I had the good fortune of attending Von Glitschka’s Drawsigner Lecture over a year ago. In person, Von is warm, witty and informative. In addition to being an incredibly creative designer, his mastery of drawing in Adobe Illustrator is second to none. I remember watching a 10-second clip of a promo of the dvd that accompanies this book at that lecture. No joke -merely from watching that clip, my use of Adobe Illustrator improved. His work has won many design and illustration awards and has appeared in publications such as HOW Design, Print, Graphis, American Illustration, Society of Illustrators, Communication Arts and LogoLounge II, III, IV, V and VI. He has spoken nationally at many forums (including Adobe MAX Conference among others.) In short, time spent with this book and accompanying DVD is time well spent.
This book doesn’t cover every possible tool in Illustrator (80% of what’s used is the pen tool and the anchor point tools.) It’s purpose is to expose the reader to a streamlined process that allows them to create quality artwork.
Drawing and sketching are one of the most important skills a designer can develop. Von relies heavily on freehand, pencil-on-paper drawing to sketch out and refine ideas before the computer is ever turned on. His work process depends on adequate preplanning and his drafting ability. Ideas are best conceived and developed outside the computer.
Von starts off with a history of the Bezier curve. While informative and interesting, it’s a chapter I mostly skipped to get at the real goods he delivers starting in chapter two.
This is where Von gets to the action: he talks about the core tools for vector building (the pen tool, anchor point tools, selection tools, shapes tools, the pathfinder and a couple of plugins that he has found invaluable (the Xtream Path plugin www.cvalley.com and the BetterHandles plugin www.nineblock.com ). It’s not a deal-breaker if you decide not to invest money in the plugins he recommends. But if one of your prime concerns is working quickly, then the plugins are worth it. Maybe Adobe will adopt their functionality into Illustrator in some future release, but until then, check out their respective websites.
This is where Von gets more into detail about the importance of analog methods of creation. Drawing, pencils, ballpoint pens, thumbnailing and refining your drawing. Although this chapter isn’t about cool plugins and esoteric secrets of AI, it’s still vitally important. Having the best possible pencil-on-paper drawing to work from saves you more time than trying to tweak things in Illustrator, no matter how good you are. Von shows off his creative process, going from thumbnail sketches to working in AI.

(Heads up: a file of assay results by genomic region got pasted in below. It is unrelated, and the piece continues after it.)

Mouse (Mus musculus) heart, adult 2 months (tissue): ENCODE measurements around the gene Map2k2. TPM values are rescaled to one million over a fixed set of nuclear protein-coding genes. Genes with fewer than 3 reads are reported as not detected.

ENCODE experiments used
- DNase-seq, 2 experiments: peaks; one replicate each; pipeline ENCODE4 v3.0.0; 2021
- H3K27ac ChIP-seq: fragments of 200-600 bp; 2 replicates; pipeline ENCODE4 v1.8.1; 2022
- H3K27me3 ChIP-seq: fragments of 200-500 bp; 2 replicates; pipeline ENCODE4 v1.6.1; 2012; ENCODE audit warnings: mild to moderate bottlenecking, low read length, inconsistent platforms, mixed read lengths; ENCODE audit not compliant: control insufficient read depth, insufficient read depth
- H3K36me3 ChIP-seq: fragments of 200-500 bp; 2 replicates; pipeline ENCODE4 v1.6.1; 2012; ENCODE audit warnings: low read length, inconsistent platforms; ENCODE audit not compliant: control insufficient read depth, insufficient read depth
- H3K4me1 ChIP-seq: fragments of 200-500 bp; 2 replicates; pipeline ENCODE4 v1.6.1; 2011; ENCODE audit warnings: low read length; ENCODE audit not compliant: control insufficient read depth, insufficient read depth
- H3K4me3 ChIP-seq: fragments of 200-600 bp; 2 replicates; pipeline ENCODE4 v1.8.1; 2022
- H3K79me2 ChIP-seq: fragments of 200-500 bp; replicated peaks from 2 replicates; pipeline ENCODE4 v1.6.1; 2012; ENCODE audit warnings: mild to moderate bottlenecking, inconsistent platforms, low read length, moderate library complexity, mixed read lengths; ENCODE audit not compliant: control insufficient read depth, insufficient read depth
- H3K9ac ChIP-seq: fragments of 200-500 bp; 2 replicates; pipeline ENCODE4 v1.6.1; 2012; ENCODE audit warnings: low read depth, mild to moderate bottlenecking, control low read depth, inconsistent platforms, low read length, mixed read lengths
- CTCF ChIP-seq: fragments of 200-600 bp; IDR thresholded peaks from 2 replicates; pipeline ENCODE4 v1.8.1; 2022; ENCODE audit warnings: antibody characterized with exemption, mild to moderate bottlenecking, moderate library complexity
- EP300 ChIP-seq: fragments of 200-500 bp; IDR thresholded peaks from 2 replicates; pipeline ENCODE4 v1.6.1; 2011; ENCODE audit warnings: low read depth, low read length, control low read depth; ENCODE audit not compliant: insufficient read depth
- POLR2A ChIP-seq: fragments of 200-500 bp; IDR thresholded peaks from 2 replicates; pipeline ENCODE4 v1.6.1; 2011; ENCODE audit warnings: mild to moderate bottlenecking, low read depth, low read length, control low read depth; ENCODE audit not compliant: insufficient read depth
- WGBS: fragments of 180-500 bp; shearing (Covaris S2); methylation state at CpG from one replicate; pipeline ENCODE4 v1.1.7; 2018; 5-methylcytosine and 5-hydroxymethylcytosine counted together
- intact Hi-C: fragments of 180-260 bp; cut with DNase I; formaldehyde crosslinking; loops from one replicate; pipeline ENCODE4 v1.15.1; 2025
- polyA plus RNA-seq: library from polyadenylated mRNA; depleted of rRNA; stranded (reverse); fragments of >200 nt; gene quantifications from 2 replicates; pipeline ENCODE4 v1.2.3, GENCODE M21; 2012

This is where Von starts diving into the craft of working in Adobe Illustrator. Identifying the best places to initially place points and training your eye to recognize when things aren’t looking quite right are the overall themes of this chapter.
Von goes into detail about two methods of point placement to start off roughing in the shapes in Illustrator: The Clockwork Method and Prime Point Placement. The Clockwork Method involves training your mind to envision clock faces superimposed on your artwork to help determine where to place points. It sounds weird, but it makes sense when you see his examples (or watch the accompanying dvd.) Prime Point Placement is simply refining further where existing points have been placed.
The Point-By-Point Method and the Shape-Building Method
The point-by-point method is the culmination and combination of the methods previously discussed. Roughing out the build using the Clockwork Method and Prime Point Placement. And then refining your paths using the Xtream Path plugin and Illustrator’s built-in capabilities. The Shape-Building Method utilizes the shape and pathfinder tools in Illustrator to create shapes.
This is where Von departs from purely technical matters and offers advice in keeping your creative style from being too much of the same from project to project. He shows off examples of various kinds of illustrative styles that he has used to great effect throughout the years. Lots of examples, behind-the-scenes photos and explanation show off his working methods (most of which the reader has already become familiar with from previous chapters.)
Art Directing Yourself
This chapter is devoted to the importance of a designer’s ability and willingness to examine their own work and be willing to revise and adjust their creative process, improving with each project. Principles such as the Fresh Eyes Effect, avoiding visual tension and listening to your gut instincts to guide you when things don’t look right are discussed.
Good Creative Habits
Practical, actionable tips are laid out. Keeping sketchbooks and doodle binders, the smart way of utilizing layers in Illustrator (complete with amazing examples of his own work) and his opinion of best practices as relates to file naming conventions.
In conclusion, I have found this book and accompanying DVD to be a highly effective and practical manual for working in any vector program and for being a better designer in general.
Von’s Vector Basic Training group on Facebook is http://goo.gl/esQ9D
Author: Von R. Glitschka
Publisher: New Riders Press
Formats: Paperback, Kindle
Print: January 1, 2011
Ebook: December 22, 2010
Paperback: ISBN-10: 0321749596 | ISBN-13: 978-0321749598
Kindle: ASIN: B004K1F7IU
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